The Video: Sizing Up the Picture
'Little House on the Prairie: Season One comes with a great 1080p HD transfer presented in 1.33:1 aspect ratio. It says on the box that this first season has been completely restored and remastered, and I am here to say that it looks great. This is by far the best series has ever looked from when it first aired to any of the home video releases it has had over the years. Detail is greatly improved. The series still has that old filmic look with a nice layer of grain. But now we can distinguish some very fine textures, individual hairs on the actor's faces, and even some makeup blemishes.
The beautiful landscapes look amazing in this new restored image as well. The colors are brighter and seem to pop off screen throughout. You can tell the contrast was worked quite a bit to make the colors pop more in certain scenes, especially in the lower lit scenes. The skin tones look natural and the black levels are deep throughout as well. There is still some video noise from time to time, but it is very minor, and there are a couple of flaws with the opening sequence, but other than those two small things, the image is amazing. This video presentation is quite solid.
The Audio: Rating the Sound
This release comes with a lossless DTS-HD 2.0 mono mix that sounds great. I only wish they put in a 5.1 audio track to take full advantage of the nature sounds and sound effects throughout the show. The dialogue is always crystal clear and easy to understand, free of any pops, cracks, or hissing.
The sound effects and ambient nature noises all sound realistic and full, but we are never fully immersed in this time period, because this is a very front heavy mix. The score sounds great and provides a very nice pace and tone for the series, as it never drowns out any of the dialogue. The dynamic range is wide here, giving the this solid audio presentation surprisingly good depth, despite the 2.0 mix.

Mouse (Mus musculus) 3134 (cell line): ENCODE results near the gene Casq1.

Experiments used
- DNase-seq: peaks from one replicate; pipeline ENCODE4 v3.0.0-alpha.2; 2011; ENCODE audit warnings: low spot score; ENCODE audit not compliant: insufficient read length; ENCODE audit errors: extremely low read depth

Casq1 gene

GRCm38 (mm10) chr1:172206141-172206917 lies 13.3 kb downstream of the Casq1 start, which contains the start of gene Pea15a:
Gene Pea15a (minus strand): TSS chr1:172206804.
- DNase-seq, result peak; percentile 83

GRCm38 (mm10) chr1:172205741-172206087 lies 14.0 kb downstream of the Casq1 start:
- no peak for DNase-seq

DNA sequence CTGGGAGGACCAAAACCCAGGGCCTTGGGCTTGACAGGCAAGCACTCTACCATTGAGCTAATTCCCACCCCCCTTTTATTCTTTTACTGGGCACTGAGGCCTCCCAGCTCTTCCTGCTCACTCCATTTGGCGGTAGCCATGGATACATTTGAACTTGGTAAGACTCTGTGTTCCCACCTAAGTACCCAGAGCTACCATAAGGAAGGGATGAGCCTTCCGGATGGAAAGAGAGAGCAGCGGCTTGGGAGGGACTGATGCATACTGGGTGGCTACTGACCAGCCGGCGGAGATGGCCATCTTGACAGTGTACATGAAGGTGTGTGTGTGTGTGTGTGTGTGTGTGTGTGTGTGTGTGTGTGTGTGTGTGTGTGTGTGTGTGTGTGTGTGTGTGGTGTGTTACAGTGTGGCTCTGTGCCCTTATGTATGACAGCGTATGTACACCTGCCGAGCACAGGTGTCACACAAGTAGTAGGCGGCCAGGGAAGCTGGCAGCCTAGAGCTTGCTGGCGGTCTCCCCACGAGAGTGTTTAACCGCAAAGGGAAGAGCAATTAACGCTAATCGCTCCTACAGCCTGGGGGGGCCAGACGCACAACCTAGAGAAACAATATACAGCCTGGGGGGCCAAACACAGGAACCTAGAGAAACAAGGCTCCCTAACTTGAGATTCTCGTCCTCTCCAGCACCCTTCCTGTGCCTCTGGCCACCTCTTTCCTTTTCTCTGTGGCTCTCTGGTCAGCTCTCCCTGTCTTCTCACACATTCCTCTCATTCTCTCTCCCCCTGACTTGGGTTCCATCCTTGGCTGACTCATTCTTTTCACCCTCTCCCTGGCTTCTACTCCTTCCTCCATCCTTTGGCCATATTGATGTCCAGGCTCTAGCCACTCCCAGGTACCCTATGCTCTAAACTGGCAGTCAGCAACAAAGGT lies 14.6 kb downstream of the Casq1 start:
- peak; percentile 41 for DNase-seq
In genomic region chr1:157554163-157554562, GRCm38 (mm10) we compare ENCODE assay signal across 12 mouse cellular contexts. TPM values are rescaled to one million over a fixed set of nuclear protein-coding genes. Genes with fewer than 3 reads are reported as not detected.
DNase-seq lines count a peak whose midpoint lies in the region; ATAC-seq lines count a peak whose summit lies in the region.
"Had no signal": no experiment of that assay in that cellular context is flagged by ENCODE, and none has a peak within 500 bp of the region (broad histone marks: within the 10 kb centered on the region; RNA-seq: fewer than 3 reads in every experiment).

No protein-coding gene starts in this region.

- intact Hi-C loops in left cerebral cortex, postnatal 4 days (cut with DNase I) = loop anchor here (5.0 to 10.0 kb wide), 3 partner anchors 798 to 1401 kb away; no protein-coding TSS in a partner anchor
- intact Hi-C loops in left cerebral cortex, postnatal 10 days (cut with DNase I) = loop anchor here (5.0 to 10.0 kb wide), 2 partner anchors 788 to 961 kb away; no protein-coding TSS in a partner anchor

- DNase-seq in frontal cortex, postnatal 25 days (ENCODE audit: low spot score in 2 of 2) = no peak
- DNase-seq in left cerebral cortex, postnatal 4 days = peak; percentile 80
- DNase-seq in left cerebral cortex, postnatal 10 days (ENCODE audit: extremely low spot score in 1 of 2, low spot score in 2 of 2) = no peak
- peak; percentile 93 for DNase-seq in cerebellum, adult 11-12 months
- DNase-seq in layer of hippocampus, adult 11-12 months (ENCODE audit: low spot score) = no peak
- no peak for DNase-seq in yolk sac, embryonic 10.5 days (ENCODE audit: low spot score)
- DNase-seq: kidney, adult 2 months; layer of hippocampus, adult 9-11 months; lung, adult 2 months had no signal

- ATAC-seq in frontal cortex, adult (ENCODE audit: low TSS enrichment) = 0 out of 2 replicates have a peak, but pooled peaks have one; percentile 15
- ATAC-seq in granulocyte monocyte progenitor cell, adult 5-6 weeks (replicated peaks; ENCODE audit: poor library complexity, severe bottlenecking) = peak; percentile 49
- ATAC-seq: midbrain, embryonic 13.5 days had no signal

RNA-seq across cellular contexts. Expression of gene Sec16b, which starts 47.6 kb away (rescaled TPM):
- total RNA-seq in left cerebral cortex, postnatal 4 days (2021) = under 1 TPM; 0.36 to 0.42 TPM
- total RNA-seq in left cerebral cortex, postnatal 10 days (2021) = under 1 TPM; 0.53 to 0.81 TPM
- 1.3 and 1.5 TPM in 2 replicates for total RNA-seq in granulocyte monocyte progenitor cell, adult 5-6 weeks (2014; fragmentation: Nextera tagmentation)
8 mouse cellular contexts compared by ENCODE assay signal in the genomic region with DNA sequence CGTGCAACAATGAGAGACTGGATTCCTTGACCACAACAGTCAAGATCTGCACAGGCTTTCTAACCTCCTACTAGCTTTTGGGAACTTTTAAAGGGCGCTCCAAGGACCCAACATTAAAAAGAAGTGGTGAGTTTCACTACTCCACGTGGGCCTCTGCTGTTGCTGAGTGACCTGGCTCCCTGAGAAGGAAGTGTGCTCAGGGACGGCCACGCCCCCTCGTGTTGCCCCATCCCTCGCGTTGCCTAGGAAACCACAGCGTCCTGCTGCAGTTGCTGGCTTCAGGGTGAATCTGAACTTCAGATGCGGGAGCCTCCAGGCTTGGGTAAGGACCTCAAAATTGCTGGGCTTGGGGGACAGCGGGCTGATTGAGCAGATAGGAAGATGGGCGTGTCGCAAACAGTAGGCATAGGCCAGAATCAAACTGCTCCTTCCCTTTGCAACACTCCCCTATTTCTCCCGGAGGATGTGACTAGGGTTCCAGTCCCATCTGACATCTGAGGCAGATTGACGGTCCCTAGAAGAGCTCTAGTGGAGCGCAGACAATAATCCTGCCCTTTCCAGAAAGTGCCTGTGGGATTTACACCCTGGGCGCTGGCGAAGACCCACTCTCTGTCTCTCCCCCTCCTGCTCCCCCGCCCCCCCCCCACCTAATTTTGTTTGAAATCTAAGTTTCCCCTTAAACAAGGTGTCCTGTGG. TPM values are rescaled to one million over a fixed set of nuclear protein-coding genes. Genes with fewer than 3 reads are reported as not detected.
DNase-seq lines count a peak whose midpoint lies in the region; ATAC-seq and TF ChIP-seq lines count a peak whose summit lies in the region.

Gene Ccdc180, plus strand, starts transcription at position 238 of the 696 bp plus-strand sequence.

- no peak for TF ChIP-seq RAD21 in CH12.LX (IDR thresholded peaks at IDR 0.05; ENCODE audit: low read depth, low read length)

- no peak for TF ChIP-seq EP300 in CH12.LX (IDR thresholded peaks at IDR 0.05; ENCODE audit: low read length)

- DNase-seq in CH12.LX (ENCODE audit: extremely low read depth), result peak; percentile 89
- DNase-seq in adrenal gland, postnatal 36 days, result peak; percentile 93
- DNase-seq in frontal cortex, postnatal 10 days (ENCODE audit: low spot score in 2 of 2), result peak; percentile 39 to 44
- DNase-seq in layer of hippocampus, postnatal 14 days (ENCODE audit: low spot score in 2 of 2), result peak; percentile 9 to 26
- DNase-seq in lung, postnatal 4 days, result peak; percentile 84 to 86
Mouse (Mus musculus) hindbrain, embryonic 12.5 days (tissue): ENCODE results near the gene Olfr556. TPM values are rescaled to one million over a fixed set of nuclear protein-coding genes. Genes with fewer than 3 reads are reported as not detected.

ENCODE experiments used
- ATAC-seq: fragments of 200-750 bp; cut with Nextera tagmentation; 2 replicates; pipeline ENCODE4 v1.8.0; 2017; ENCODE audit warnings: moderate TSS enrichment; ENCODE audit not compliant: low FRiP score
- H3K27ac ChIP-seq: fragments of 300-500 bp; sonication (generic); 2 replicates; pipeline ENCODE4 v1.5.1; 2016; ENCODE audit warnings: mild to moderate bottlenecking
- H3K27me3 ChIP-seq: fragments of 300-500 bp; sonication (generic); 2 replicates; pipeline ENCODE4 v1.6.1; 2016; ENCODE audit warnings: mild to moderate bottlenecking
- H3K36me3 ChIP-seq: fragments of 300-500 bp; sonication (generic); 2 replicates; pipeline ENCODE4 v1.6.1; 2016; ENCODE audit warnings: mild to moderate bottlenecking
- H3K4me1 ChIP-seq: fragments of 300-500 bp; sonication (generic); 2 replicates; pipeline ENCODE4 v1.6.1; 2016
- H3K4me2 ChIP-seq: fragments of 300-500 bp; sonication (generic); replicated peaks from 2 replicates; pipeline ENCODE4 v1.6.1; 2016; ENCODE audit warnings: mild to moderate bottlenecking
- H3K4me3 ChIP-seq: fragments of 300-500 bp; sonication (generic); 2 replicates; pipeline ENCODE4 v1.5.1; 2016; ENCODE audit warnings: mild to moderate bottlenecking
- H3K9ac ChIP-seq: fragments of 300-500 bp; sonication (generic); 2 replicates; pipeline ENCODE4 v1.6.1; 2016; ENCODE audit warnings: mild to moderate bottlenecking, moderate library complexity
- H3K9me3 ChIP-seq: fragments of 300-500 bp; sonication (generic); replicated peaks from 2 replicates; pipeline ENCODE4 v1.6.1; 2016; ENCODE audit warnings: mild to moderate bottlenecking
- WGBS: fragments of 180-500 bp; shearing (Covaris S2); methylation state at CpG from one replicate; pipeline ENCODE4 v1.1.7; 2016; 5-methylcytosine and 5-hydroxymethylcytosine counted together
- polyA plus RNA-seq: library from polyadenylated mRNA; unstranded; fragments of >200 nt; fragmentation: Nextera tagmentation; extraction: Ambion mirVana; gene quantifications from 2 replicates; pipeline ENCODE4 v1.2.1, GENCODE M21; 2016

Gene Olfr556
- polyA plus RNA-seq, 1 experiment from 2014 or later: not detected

The Supplements: Digging Into the Good Stuff
The Little House Phenomenon Part 1: A Place in Television History (HD, 15 mins.) - The first installment of a documentary extra, which I imagine will be continued on each season of the show as it comes out. There are interviews with cast and crew as well as some of the family of Michael Landon. They discuss making the show and its impact on America.
Original Screen Test (HD, 2 mins.) - A scene between Michael Landon and Melissa Gilbert from the pilot episode that got cut.
HD Bonus Content: Any Exclusive Goodies in There?
There are no HD exclsuives.
'Little House on the Prairie' may not be for everyone, as it lacks explosions, epic gun fights, aliens, zombies, and other worlds. Instead, it delivers a great script each week with solid acting and good morals and ethics that teaches us to stick with family through thick and thin, no matter what obstacle comes your way. This newly restored and remastered Blu-ray is magnificent and is the best the show has ever looked. The audio also sounds great. There are not too many extras on this, but don't let the stop you from picking this series up and reliving the glory days. Recommended.
- Deluxe Remastered Edition
- 5-Disc Set
- Ultraviolet Digital Copies
- 1080p/AVC MPEG-4
- English DTS-HD Master Audio 2.0
- French Dolby Digital 2.0
- English and Spanish
- Original Screen Tests from Michael Landon and Melissa Gilbert
- "The Little House Phenomenon: Part One - A Place in Television History"